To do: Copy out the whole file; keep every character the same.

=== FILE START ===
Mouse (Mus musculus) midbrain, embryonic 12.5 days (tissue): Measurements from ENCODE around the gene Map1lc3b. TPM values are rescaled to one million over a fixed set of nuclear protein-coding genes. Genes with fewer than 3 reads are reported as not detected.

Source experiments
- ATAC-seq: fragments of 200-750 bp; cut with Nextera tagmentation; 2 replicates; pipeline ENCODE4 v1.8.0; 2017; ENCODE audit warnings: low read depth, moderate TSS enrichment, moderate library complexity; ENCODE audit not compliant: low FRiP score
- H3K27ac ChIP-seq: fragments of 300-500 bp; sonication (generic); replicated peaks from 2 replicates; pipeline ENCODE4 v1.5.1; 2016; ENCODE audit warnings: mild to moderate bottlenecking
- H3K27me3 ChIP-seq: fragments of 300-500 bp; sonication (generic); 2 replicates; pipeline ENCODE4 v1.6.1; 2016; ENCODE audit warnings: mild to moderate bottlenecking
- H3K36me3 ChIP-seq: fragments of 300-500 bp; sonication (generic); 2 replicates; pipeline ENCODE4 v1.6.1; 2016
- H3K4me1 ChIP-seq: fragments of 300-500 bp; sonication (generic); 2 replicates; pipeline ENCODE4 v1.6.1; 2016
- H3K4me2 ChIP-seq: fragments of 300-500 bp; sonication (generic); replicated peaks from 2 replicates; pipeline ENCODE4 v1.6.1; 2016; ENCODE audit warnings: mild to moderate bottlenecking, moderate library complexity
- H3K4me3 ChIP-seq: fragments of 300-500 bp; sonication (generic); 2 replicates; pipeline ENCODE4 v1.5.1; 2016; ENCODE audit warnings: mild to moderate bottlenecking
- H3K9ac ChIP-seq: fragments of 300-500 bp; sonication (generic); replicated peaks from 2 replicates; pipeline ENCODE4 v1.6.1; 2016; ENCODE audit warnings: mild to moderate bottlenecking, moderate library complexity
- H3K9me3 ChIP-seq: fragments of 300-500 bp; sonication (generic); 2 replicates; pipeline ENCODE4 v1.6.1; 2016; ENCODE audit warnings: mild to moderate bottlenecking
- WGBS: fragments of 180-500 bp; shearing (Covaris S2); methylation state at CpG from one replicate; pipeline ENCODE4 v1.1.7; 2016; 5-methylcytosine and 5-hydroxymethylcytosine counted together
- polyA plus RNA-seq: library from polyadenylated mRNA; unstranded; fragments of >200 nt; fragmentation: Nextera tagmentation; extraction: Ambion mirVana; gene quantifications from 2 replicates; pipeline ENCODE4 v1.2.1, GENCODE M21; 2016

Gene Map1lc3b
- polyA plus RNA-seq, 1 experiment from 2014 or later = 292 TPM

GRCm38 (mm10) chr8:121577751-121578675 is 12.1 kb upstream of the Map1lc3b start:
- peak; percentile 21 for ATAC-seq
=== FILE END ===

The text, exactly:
Mouse (Mus musculus) midbrain, embryonic 12.5 days (tissue): Measurements from ENCODE around the gene Map1lc3b. TPM values are rescaled to one million over a fixed set of nuclear protein-coding genes. Genes with fewer than 3 reads are reported as not detected.

Source experiments
- ATAC-seq: fragments of 200-750 bp; cut with Nextera tagmentation; 2 replicates; pipeline ENCODE4 v1.8.0; 2017; ENCODE audit warnings: low read depth, moderate TSS enrichment, moderate library complexity; ENCODE audit not compliant: low FRiP score
- H3K27ac ChIP-seq: fragments of 300-500 bp; sonication (generic); replicated peaks from 2 replicates; pipeline ENCODE4 v1.5.1; 2016; ENCODE audit warnings: mild to moderate bottlenecking
- H3K27me3 ChIP-seq: fragments of 300-500 bp; sonication (generic); 2 replicates; pipeline ENCODE4 v1.6.1; 2016; ENCODE audit warnings: mild to moderate bottlenecking
- H3K36me3 ChIP-seq: fragments of 300-500 bp; sonication (generic); 2 replicates; pipeline ENCODE4 v1.6.1; 2016
- H3K4me1 ChIP-seq: fragments of 300-500 bp; sonication (generic); 2 replicates; pipeline ENCODE4 v1.6.1; 2016
- H3K4me2 ChIP-seq: fragments of 300-500 bp; sonication (generic); replicated peaks from 2 replicates; pipeline ENCODE4 v1.6.1; 2016; ENCODE audit warnings: mild to moderate bottlenecking, moderate library complexity
- H3K4me3 ChIP-seq: fragments of 300-500 bp; sonication (generic); 2 replicates; pipeline ENCODE4 v1.5.1; 2016; ENCODE audit warnings: mild to moderate bottlenecking
- H3K9ac ChIP-seq: fragments of 300-500 bp; sonication (generic); replicated peaks from 2 replicates; pipeline ENCODE4 v1.6.1; 2016; ENCODE audit warnings: mild to moderate bottlenecking, moderate library complexity
- H3K9me3 ChIP-seq: fragments of 300-500 bp; sonication (generic); 2 replicates; pipeline ENCODE4 v1.6.1; 2016; ENCODE audit warnings: mild to moderate bottlenecking
- WGBS: fragments of 180-500 bp; shearing (Covaris S2); methylation state at CpG from one replicate; pipeline ENCODE4 v1.1.7; 2016; 5-methylcytosine and 5-hydroxymethylcytosine counted together
- polyA plus RNA-seq: library from polyadenylated mRNA; unstranded; fragments of >200 nt; fragmentation: Nextera tagmentation; extraction: Ambion mirVana; gene quantifications from 2 replicates; pipeline ENCODE4 v1.2.1, GENCODE M21; 2016

Gene Map1lc3b
- polyA plus RNA-seq, 1 experiment from 2014 or later = 292 TPM

GRCm38 (mm10) chr8:121577751-121578675 is 12.1 kb upstream of the Map1lc3b start:
- peak; percentile 21 for ATAC-seq